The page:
Photo courtesy of U.S. Senator Cindy Hyde-Smith
The FBI has wrapped up their investigation into sexual assault claims against Supreme Court Nominee Brett Kavanaugh, and after a procedural vote, a final vote will be held.
Earlier today, the Senate voted to end debate on Judge Kavanaugh’s nomination which sets up a final vote on Saturday.
According to Fox News, the White House now believes it has the votes to confirm Kavanaugh. The vote in today’s procedural vote was passed by a 51-49 margin. Ahead of a final vote, there are four Senators that could swing the vote for or against the judge’s confirmation. Fox stated that Jeff Flake (R-Arizona) will vote ‘yes’, and Susan Collins (R-Maine) has announced her intent to vote to confirm Kavanaugh. Joe Manchin (D-WV) is undecided, as is Lisa Murkowski (R-Alaska).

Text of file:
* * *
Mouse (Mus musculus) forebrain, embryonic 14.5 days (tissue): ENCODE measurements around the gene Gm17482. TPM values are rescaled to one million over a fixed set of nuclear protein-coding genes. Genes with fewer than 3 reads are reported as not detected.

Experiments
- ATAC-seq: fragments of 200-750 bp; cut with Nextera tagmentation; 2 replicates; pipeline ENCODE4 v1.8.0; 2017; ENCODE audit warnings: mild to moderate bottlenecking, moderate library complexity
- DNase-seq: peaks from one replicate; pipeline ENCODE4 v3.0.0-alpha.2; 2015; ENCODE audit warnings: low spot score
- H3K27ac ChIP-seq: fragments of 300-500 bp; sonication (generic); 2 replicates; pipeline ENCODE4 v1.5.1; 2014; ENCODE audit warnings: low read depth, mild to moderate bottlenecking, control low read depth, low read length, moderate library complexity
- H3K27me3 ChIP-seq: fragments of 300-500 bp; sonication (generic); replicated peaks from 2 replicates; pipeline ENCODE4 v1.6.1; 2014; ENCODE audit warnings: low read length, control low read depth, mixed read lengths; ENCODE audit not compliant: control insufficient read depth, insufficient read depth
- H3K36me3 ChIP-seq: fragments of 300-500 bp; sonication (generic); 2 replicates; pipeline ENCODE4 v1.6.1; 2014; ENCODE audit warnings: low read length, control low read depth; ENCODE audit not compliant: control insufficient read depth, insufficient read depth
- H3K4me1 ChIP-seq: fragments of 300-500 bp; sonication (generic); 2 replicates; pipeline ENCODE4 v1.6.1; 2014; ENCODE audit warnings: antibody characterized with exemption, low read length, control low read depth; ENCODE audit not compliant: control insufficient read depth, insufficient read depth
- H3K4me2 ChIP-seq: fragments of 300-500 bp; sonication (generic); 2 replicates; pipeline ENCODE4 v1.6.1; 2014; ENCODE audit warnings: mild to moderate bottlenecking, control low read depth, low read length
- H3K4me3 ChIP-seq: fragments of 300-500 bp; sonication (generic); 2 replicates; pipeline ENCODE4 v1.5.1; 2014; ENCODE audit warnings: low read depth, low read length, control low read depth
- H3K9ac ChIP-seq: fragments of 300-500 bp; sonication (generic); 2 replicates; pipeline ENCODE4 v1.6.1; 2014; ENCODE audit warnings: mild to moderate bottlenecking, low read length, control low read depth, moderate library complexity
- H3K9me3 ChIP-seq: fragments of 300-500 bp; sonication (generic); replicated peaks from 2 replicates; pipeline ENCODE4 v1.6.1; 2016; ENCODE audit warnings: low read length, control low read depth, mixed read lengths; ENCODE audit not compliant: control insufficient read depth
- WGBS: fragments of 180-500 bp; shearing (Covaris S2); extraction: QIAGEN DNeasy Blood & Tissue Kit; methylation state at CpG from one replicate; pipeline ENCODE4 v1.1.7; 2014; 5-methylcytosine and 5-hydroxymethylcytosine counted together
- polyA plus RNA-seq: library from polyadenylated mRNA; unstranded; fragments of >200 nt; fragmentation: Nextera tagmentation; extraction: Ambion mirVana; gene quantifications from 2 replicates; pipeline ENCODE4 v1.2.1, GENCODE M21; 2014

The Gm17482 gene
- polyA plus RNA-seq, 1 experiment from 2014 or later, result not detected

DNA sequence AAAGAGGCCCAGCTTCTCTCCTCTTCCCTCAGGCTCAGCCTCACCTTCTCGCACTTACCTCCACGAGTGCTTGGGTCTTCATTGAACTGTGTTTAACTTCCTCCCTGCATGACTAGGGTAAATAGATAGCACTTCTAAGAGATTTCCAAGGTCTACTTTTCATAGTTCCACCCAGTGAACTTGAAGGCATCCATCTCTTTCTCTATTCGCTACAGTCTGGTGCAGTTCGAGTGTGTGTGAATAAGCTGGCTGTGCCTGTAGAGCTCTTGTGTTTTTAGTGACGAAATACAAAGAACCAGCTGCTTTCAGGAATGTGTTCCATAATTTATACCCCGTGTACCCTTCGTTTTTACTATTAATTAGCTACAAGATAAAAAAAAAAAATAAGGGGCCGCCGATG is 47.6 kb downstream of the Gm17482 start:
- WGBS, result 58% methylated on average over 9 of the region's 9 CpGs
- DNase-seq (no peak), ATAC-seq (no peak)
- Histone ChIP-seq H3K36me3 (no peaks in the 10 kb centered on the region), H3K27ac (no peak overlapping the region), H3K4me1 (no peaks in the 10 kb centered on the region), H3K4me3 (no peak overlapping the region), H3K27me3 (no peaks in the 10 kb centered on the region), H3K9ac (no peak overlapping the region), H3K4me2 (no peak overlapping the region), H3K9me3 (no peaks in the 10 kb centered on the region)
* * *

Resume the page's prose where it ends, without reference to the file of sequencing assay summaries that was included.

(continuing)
Flake was one of the key figures on the Senate Judiciary Committee that pushed for the FBI investigation to be conducted.
Mississippi’s Senators Cindy Hyde-Smith and Roger Wicker have backed Kavanaugh throughout the process, and following this morning’s vote, Hyde-Smith said her decision was easy.
“This procedural vote was easy for me,” she said. “The excellent impression Judge Kavanaugh made when we met only grew stronger after I reviewed his record, and followed a confirmation process that can only be described as unnecessarily ugly. The FBI’s supplemental background investigation only reaffirmed my earlier judgment that Brett Kavanaugh is imminently qualified to serve on the Supreme Court. I look forward to his confirmation.”
Hyde-Smith went on to blame Democrats for the divisive nature of this developing situation.
“The anger around the nation is understandable, but could have been avoided. Senate Democrats could have followed procedure rather than raw politics. Decisions made by the Democratic minority have instead resulted in a disservice to victims of sexual violence, to Judge Kavanaugh, and the American people.”
The two parties disagreed on the scope of the FBI investigation, but the report did not uncover any new evidence.